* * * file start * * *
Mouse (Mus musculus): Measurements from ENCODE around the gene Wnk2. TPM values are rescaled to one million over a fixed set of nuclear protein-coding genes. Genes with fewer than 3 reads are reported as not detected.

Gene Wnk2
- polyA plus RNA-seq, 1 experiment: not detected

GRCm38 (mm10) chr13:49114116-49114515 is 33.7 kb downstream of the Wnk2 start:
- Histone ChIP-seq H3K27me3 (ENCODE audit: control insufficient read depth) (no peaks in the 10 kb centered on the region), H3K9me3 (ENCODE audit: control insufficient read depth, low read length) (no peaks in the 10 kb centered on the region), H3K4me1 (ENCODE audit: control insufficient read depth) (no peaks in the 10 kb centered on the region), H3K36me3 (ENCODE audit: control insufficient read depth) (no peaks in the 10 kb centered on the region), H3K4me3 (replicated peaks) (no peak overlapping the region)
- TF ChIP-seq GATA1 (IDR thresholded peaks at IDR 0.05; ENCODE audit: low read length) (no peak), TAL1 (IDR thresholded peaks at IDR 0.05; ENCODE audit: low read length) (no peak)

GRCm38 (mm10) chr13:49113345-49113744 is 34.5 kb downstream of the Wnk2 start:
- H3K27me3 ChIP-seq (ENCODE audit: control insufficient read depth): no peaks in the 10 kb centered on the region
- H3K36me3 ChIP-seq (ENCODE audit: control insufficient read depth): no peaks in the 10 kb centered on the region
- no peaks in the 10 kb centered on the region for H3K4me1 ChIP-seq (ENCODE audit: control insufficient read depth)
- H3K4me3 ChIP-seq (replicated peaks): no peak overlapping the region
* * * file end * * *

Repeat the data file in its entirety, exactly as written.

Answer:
Mouse (Mus musculus): Measurements from ENCODE around the gene Wnk2. TPM values are rescaled to one million over a fixed set of nuclear protein-coding genes. Genes with fewer than 3 reads are reported as not detected.

Gene Wnk2
- polyA plus RNA-seq, 1 experiment: not detected

GRCm38 (mm10) chr13:49114116-49114515 is 33.7 kb downstream of the Wnk2 start:
- Histone ChIP-seq H3K27me3 (ENCODE audit: control insufficient read depth) (no peaks in the 10 kb centered on the region), H3K9me3 (ENCODE audit: control insufficient read depth, low read length) (no peaks in the 10 kb centered on the region), H3K4me1 (ENCODE audit: control insufficient read depth) (no peaks in the 10 kb centered on the region), H3K36me3 (ENCODE audit: control insufficient read depth) (no peaks in the 10 kb centered on the region), H3K4me3 (replicated peaks) (no peak overlapping the region)
- TF ChIP-seq GATA1 (IDR thresholded peaks at IDR 0.05; ENCODE audit: low read length) (no peak), TAL1 (IDR thresholded peaks at IDR 0.05; ENCODE audit: low read length) (no peak)

GRCm38 (mm10) chr13:49113345-49113744 is 34.5 kb downstream of the Wnk2 start:
- H3K27me3 ChIP-seq (ENCODE audit: control insufficient read depth): no peaks in the 10 kb centered on the region
- H3K36me3 ChIP-seq (ENCODE audit: control insufficient read depth): no peaks in the 10 kb centered on the region
- no peaks in the 10 kb centered on the region for H3K4me1 ChIP-seq (ENCODE audit: control insufficient read depth)
- H3K4me3 ChIP-seq (replicated peaks): no peak overlapping the region